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I think everybody wants their job to have purpose, but millennials are more likely to take that chance and do something that may not guarantee traditional career success or a steady income at first.  Sometimes, employers see this as the easy way out of working hard; we want to take shortcuts, rather than humbly starting at the bottom like everyone else.

Millennials also value intangible work benefits (i.e. friendly work culture and an inspiring work space), expect flexible work hours, challenge authority by asking tough questions (i.e. why a decision was made), endeavor to move up the profession ladder quickly, and value autonomy over structure.  A combination of these attributes are often misperceived as laziness and arrogance, rather than ambition.

The way around this misperception is communicating to employers that we respect their authority and the way the workplace is organized, rather than challenging everything the second we walk in (even if our ideas are brilliant).  We need to willingly do the boring (seemingly meaningless jobs) rather than rush to the top and willingly learn from those who have been around the block a few times.

‘Millennials are narcissistic’

Our increasingly individualistic culture supports to this stereotype.  Popular songs from today contain more self-focused lyrics than they did in the 1980s; individualistic phrases such as ‘I am special’ have increased in books since the 1960s; and parents are giving their children uncommon names, emphasizing our individuality.  Given the fact that we grew up being told we were unique, it’s no wonder we believe we’re capable of anything, toeing the line between confidence and narcissism.

But somebody answer this for me: when did the world stop believing the very thing they told us when we were young - that we were capable of anything?

Because the generations before us are responsible for setting up unrealistic expectations, we’ll have to learn how to avoid this stereotype the hard way.  There’s a chance we’ll be looked down on, underestimated, and misunderstood upon entering the workforce simply because we’re Millennials.  All we can really do is practice humility and be ready for failure.  

And that’s okay.  Let’s take it like champs.  Employers will see that we have lots to offer, even if they don’t initially believe it.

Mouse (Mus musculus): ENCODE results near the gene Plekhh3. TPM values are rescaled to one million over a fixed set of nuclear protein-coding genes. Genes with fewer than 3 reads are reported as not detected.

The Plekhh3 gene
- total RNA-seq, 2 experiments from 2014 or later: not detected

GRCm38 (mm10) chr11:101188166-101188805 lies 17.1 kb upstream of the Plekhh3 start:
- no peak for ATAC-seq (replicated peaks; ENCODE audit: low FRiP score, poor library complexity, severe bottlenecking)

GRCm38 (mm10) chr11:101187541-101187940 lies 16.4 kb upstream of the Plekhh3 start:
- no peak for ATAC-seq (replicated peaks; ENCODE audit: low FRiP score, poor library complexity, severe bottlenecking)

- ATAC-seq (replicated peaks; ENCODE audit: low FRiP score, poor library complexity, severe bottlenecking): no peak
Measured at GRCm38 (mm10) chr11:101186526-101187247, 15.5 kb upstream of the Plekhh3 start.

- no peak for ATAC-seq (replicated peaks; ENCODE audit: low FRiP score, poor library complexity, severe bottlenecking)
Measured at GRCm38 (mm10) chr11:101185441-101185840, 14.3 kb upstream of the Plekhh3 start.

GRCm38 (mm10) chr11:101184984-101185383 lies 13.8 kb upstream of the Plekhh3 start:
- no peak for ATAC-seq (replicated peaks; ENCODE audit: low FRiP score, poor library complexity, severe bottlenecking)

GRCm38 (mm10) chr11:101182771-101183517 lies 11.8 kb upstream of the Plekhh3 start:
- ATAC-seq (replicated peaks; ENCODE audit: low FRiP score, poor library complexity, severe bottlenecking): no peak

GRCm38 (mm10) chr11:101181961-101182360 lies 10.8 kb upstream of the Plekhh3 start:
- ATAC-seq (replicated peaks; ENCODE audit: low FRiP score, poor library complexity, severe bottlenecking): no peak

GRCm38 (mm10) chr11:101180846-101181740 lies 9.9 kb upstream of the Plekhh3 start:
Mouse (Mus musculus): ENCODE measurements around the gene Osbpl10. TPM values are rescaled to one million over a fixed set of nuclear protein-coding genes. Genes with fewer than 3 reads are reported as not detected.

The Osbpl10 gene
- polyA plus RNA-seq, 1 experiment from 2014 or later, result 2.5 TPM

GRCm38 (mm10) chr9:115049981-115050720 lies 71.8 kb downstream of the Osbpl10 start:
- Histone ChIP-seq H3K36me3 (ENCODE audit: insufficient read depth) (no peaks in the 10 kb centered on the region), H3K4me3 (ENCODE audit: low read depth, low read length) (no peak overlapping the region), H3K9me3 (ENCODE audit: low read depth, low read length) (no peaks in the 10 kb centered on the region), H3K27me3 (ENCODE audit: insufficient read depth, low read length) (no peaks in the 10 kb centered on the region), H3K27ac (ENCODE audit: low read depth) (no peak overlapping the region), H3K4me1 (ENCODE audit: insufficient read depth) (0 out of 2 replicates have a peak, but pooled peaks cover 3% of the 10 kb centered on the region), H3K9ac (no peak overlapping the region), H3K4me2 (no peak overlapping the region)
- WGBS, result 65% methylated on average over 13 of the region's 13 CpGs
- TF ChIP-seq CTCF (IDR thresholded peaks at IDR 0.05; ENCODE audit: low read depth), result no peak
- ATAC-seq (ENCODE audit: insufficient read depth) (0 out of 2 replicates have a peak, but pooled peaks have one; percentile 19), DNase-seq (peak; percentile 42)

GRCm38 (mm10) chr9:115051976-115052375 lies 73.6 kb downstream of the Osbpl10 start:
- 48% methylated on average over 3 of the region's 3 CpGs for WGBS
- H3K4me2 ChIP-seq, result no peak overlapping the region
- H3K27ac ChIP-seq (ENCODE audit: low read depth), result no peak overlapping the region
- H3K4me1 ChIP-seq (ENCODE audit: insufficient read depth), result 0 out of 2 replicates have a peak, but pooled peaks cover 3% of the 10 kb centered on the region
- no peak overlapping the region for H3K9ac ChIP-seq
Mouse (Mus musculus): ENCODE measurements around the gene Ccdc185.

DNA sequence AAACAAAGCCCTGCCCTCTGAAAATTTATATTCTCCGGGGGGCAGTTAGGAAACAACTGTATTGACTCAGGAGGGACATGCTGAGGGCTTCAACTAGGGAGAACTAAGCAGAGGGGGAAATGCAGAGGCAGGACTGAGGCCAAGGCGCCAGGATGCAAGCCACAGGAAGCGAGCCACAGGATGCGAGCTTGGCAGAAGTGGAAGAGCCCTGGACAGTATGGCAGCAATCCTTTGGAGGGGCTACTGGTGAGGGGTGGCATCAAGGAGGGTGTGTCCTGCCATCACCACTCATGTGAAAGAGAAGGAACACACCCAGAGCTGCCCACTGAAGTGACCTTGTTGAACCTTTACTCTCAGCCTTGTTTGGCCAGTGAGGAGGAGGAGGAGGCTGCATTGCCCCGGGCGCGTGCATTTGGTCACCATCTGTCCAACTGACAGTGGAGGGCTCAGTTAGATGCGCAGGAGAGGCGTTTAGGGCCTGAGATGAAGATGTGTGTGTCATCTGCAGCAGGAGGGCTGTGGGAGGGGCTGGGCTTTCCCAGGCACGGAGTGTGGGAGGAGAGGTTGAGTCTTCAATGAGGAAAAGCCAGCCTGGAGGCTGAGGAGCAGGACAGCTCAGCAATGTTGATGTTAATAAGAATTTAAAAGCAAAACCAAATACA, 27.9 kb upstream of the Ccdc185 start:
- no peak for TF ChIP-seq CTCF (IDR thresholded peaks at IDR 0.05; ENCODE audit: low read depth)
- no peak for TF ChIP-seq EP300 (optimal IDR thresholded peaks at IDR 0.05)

‘Millennials are oversensitive’

We’ve covered that millennials are told they aren't special after all, and have no reason to believe they can just waltz into any job after receiving their diplomas.  Because we can’t handle this truth, we're then considered oversensitive.  The analogy of the consolation prize is often used to describe us: even when someone wins the trophy, the rest of us still get consolation ribbons because no one is a loser.  Again, it was the generations above us who set up this unrealistic expectation in every situation, so our adult lives are already beginning on the wrong foot.

Another problem is the danger of political correctness.  We need to be okay with people having unpopular opinions or taking stances against issues we disagree with.  Often, we get stuck believing one ‘universally accepted’ way of thinking, ironically becoming intolerant of people who approach issues from anything that deviates from the norm.  This is not to say, however, that we should excuse hostility and prejudice - just that we need to be able to live in the tension of disagreement.  Otherwise, building rapport and friendly relationships with our coworkers will be extremely difficult.

In the workplace, we’re going to run into all kinds of people who have different views - some widely expected, some not.  Let’s seek to understand the way they think, rather than get defensive and it will make for a more interesting workplace.

So what do we know now?

I wish I had a clean, easy answer to this question.  As someone who’s unemployed, uncertain, and discouraged, I’m still trying to figure this out myself.  What if I can’t land a job because I do, in fact, fit into these stereotypes?  Have I overestimated my education, my ability, my self-worth?

If you, too, are battling these same insecurities, we are in danger of letting these stereotypes become self-fulfilling prophecies.  In other words, if we’re constantly told we’re entitled, lazy, technology-expressed, narcissistic, and over sensitive, odds are we’ll start believing it.

So, let’s go get that job.  Let’s learn from employers.  Let’s be humble, disciplined, interpersonal, considerate, and tough.  Let’s prove them wrong.

 

Alyssa Rogan earned her degree in writing from Houghton College, a small, liberal arts college in western New York.  A native of Rochester, NY, she dreams of one day becoming a published author of contemporary YA literature.  Other than writing she loves reading, working out, baking, thrift shopping, the Buffalo Bills, and all things ‘90s.  Follow her on instagram at @alyssa_rogan.